She is a careerist, just like all of them. At some point they all have to make the decision, am I going to sell out and keep my career, or an I going to stick to my noble principles and be teaching a a junior college in Oklahoma. Any regular who does too good of a job will get a call from a congressman who got a call from a lobbyist or a large bundler whose company or whose jobs in their district depends on the regulator lightening up a little.

    Just ask Harry Reid how it works.


  25. #26 by cav on August 21, 2011 - 10:10 pm

    ‘Democracy’ as we know it and another good reason to yearn for the change we all seem to be longing for. But it’s happening despite the stubbornness of the lovers of status quo and the pearl clutching fear-disabled.

  26. #27 by Larry Bergan on August 21, 2011 - 10:15 pm

    A careerist?

    Elisabeth Warren?


  27. #28 by cav on August 23, 2011 - 8:12 am

    Warren’s criticism of Wall Street poses fundraising dilemma


    You cant get elected in Larceny Land unless you get bribed,and stay bribed.

  28. #29 by cav on August 24, 2011 - 8:53 am

    Revealed: Former Goldman Sachs VP Turned Issa Staffer Supervised Scheduling Of Elizabeth Warren Incident


  29. #30 by brewski on August 24, 2011 - 11:18 am

    This is pretty comical:

    ThinkProgress has now obtained more evidence that suggests that Haller’s employment under Issa is more akin to a bank lobbyist than a public servant entrusted with protecting the public interest.

    You mean, sort of like Obama’s chief of staff?

  30. #31 by Richard Warnick on August 24, 2011 - 11:51 am

    Rep. Issa has under-performed. Didn’t he threaten two investigations of the Obama administration a week? So far, he hasn’t done that much investigating, and he’s found nothing newsworthy.

  31. #32 by Larry Bergan on August 24, 2011 - 3:00 pm

    From cavs article at #29:

    …Haller, who adopted his mother’s maiden name in 2008 and had escaped public scrutiny until now…

    You don’t think Haller changed his name to ESCAPE public scrutiny, do you? I’ve never heard of anybody doing that before. 🙂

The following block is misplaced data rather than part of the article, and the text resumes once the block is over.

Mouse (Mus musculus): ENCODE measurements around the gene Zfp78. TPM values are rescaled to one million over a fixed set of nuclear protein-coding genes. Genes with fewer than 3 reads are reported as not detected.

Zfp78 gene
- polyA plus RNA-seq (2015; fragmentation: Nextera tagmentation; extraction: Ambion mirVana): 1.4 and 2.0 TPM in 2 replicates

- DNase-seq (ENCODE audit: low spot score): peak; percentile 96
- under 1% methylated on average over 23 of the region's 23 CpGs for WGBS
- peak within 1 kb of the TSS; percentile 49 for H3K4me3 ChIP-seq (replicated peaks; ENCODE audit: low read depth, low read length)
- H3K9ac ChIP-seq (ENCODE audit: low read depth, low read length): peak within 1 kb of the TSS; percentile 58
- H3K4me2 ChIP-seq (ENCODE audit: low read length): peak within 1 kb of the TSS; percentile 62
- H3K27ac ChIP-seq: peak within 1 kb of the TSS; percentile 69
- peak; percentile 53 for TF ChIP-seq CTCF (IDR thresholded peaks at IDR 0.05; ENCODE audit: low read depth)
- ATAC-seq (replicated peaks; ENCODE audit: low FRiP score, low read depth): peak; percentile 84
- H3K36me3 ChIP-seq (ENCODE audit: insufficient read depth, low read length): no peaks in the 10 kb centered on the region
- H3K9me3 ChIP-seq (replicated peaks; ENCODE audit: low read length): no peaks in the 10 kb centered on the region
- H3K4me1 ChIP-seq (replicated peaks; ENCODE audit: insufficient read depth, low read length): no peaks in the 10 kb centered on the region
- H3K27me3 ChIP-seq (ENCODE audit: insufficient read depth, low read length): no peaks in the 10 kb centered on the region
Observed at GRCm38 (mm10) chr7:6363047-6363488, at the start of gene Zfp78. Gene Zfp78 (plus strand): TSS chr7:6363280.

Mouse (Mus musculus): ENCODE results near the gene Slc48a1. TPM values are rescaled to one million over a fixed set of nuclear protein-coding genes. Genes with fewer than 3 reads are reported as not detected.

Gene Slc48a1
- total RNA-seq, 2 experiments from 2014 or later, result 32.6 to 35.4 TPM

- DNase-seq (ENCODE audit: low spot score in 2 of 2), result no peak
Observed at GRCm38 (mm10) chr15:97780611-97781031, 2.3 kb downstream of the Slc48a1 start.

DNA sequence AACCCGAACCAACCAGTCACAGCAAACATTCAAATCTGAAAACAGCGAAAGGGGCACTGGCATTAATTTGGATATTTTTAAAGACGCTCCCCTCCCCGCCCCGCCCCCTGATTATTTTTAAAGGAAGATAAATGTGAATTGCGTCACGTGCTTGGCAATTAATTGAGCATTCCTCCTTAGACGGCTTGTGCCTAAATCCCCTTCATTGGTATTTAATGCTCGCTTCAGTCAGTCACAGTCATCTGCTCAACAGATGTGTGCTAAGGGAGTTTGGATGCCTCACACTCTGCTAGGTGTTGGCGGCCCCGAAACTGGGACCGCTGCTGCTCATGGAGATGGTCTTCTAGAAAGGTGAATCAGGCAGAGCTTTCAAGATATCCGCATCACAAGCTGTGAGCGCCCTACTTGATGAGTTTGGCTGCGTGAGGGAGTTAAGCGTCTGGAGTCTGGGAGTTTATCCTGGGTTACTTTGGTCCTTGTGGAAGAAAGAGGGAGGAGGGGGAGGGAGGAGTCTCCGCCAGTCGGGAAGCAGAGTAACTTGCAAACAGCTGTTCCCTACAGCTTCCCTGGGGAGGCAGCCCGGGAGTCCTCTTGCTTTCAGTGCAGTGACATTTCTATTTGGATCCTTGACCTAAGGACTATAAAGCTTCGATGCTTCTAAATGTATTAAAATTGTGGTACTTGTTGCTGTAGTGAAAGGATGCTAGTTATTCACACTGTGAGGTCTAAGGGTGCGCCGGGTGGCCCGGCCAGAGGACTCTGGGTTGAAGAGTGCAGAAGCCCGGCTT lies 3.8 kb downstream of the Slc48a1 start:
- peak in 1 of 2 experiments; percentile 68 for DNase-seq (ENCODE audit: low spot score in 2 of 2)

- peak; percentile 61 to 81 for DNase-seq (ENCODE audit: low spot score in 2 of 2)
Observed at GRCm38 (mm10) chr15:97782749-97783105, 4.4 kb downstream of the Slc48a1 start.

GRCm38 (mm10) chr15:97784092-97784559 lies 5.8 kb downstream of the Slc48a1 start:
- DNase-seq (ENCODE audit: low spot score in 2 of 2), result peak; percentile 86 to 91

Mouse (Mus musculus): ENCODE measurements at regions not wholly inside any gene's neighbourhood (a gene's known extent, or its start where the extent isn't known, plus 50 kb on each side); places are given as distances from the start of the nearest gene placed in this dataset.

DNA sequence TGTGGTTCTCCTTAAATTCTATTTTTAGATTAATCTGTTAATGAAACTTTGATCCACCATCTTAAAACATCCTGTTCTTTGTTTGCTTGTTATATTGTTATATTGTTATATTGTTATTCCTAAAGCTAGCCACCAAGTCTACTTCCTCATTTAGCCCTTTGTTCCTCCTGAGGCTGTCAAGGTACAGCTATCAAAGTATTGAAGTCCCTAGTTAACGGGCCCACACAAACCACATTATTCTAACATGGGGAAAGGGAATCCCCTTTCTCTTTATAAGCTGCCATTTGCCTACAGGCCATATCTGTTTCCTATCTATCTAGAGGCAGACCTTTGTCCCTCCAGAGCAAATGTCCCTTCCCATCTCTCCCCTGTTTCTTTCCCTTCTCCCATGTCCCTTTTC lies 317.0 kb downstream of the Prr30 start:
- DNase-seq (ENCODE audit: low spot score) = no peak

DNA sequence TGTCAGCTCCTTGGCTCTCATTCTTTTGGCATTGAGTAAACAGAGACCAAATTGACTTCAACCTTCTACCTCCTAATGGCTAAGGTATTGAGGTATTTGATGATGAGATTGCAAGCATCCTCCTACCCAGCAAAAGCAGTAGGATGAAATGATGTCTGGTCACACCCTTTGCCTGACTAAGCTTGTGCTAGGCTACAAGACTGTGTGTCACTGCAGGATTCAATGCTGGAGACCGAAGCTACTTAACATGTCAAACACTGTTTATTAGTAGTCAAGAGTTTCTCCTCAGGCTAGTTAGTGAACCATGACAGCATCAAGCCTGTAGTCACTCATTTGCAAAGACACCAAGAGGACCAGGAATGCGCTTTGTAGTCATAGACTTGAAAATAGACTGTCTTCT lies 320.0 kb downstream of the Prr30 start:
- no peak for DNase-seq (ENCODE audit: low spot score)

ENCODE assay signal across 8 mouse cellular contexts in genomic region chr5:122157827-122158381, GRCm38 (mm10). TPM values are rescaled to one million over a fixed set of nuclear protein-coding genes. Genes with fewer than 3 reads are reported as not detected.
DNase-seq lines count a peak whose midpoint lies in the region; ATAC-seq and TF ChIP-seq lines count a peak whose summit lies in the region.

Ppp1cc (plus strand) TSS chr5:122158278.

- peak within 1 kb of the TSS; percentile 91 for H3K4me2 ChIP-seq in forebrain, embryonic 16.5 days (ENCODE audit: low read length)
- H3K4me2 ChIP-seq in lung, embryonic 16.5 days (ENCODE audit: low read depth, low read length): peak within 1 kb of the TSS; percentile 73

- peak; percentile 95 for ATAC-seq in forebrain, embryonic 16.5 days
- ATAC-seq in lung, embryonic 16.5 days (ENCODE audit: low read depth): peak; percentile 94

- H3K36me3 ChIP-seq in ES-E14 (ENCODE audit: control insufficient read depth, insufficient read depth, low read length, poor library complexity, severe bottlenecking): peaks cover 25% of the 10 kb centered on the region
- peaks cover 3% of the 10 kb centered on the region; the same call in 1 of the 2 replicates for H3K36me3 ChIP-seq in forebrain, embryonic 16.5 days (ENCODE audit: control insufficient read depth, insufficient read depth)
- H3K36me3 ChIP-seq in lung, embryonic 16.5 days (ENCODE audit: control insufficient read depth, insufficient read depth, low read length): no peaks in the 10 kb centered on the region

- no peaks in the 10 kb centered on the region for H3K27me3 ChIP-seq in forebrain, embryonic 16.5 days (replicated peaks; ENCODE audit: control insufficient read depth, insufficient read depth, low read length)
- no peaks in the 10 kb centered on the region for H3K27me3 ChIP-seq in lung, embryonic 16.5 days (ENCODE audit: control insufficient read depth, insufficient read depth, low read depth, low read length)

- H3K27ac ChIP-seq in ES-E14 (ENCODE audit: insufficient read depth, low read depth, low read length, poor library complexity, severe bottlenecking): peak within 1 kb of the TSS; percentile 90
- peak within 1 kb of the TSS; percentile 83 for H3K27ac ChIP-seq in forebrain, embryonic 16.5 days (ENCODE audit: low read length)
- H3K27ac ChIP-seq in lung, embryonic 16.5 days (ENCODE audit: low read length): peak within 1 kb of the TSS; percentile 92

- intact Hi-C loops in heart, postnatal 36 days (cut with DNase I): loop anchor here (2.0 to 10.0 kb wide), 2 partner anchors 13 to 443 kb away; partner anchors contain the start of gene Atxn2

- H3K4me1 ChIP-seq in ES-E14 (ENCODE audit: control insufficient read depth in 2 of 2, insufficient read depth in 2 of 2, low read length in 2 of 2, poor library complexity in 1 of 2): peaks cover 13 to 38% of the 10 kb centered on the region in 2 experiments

Somebody should compile a list of corporations that change their names at least. It would be a VERY long one.

  32. #33 by brewski on August 24, 2011 - 3:18 pm

  33. #34 by Larry Bergan on August 24, 2011 - 3:53 pm

    Envirocare of Utah, Inc. pops into my head. 🙁

  34. #35 by Richard Warnick on August 24, 2011 - 4:06 pm

    How could you forget Diebold Election Systems and Blackwater?

  35. #36 by Larry Bergan on August 24, 2011 - 4:13 pm

    Diebold is a case in point because I don’t think anybody even knows what they’re calling themselves now.

    And, of course, XE!

  36. #37 by Larry Bergan on August 24, 2011 - 4:19 pm

    OH WAIT,

    Wasn’t Diebold going to be called Dominion systems, out of Canada! I haven’t heard about a final decision on that one yet.

    Maybe Governor Gary can tell us, or the present Lt. Governor can change HIS name and tell us. 🙂

  37. #38 by cav on August 24, 2011 - 7:30 pm

    And the essential interchangeability of ‘Republican’ and Teaparty.

  38. #39 by Larry Bergan on August 25, 2011 - 12:15 am

    I’m an Independent Republican. 🙂


  39. #40 by Larry Bergan on August 25, 2011 - 12:19 am


  40. #41 by cav on August 25, 2011 - 8:04 am

    “Wall Street is our Main Street”

    Why NY Attorney General Schneiderman matters.

    The issue goes beyond fraudulent paperwork to an intentional, far-reaching theft scheme designed to take junk subprime loans and disguise them as AAA-rated investments. The banks lent money to corrupt companies like Countrywide, who made masses of bad loans and immediately sold them back to the banks.

    The banks in turn hid the crappiness of these loans via certain poorly-understood nuances in the securitization process – this is almost certainly where Scheniderman’s investigators are doing their digging – before hawking the resultant securities as AAA-rated gold to fools in places like the Florida state pension fund.


  41. #42 by cav on August 25, 2011 - 8:08 am

    And by all means, dig into the comments!

  42. #43 by Richard Warnick on August 25, 2011 - 9:34 am

    Romney just executed a spectacular flip-flop into the sewer of climate denial.

  43. #44 by Larry Bergan on August 25, 2011 - 6:12 pm

    This is a serious question. Is Matt Taibbi the only serious American reporter who is actually published in the “politics” section of his publication instead of the “opinion” section.

    I guess you just have to read a music magazine to get the facts, and Matt is great at uncovering them!

    Thank goodness there are some other places you can go: